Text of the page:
If the world tried to get by without spreading fertiliser on the land, there would be 2bn too many people to survive. Some 40% of world food production is directly linked to fertilizer applications – with China, India, the United States and Brazil the main consumers of such nutrients.
Current low levels of grain stocks underline the need to grow more crops, and therefore to use more fertilisers. This includes phosphate, for which there is no substitute in agricultural use.
In shipping terms, the sea routes for phosphate trades are well worn and many of them relate to Morocco’s strong position in production and reserves, alongside six other countries in North Africa and the Middle East. Looking into the future, it is conceivable that the Americas could play a greater role in trade patterns.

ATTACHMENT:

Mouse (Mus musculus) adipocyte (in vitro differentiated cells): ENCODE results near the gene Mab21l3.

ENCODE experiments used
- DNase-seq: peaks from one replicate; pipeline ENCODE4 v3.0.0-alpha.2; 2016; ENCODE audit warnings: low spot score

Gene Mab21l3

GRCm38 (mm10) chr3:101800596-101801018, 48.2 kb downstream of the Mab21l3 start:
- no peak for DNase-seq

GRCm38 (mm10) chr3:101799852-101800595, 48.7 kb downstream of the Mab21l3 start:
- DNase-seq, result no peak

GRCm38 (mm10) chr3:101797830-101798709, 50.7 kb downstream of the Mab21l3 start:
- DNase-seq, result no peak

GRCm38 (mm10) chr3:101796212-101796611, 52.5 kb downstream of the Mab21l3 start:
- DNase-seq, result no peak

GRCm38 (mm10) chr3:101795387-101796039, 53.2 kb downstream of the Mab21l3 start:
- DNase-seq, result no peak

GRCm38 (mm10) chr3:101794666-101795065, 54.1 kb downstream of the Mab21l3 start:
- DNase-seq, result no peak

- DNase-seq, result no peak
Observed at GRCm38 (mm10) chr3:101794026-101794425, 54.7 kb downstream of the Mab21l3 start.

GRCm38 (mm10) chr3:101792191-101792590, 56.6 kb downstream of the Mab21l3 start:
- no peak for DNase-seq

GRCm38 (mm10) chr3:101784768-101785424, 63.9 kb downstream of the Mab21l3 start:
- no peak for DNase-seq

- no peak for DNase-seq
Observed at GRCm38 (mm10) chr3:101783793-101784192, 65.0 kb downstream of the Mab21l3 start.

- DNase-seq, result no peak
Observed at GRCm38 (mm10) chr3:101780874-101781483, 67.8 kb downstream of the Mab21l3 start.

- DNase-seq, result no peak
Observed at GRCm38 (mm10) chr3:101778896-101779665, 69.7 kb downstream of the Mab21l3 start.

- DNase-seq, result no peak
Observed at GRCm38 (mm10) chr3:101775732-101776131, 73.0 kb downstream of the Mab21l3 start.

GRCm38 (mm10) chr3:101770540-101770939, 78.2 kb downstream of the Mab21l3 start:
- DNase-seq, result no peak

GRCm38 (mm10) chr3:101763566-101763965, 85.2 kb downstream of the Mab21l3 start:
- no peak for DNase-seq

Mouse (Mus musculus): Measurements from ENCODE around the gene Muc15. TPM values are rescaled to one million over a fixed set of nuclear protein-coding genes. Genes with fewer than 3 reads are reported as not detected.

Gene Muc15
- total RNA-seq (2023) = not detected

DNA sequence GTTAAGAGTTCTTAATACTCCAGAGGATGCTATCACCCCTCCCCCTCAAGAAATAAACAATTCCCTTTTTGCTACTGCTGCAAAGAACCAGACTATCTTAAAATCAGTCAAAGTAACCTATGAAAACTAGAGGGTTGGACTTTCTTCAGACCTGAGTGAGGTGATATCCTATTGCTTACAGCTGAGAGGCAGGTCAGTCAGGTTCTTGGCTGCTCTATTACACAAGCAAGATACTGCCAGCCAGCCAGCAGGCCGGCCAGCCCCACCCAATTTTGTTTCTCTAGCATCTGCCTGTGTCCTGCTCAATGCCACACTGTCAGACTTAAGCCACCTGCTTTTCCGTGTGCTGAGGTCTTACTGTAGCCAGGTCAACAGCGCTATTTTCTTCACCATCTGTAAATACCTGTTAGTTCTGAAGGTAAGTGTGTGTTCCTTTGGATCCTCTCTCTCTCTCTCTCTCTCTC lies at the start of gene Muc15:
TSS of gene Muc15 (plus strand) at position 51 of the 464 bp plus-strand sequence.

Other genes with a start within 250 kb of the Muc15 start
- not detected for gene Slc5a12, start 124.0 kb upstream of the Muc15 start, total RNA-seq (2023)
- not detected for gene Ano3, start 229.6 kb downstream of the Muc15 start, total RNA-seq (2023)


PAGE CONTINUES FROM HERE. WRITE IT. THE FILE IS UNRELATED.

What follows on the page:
Despite its importance, with the global phosphate rock concentrate market, for instance, amounting to 191m tonnes, this must-have mineral is little talked about. Mostly, phosphate is just one aspect of large fertiliser conglomerates or government-controlled companies.
Phosphate is 23% of the global fertiliser ‘cake,’ with potash amounting to 16% and nitrogen 61%. Phosphate facilitates root development, promotes efficiency in water use, encourages early maturity of plants, and gives higher yields. Global fertilizer consumption is forecast to grow by 45% between 2005 and 2030, and Morocco is becoming an increasingly big player in phosphate, with one-third or more of the merchant market. It is a kind of ‘swing producer’ and cuts back when the price of concentrate starts to weaken. In 2011, Morocco’s exports were 9.8m tonnes, or 36% of total world exports of 27m tonnes. The North African country has 14% of world concentrate production, and 70% of reserves.
Wherever production is increasing, quality is declining. In the past 21 years, US annual production of concentrate has fallen 39%, to 28.4m tonnes. Once a net exporter, the US has become an ever greater net importer, in 2011 to the tune of 3.3m tonnes, or 10% of US consumption.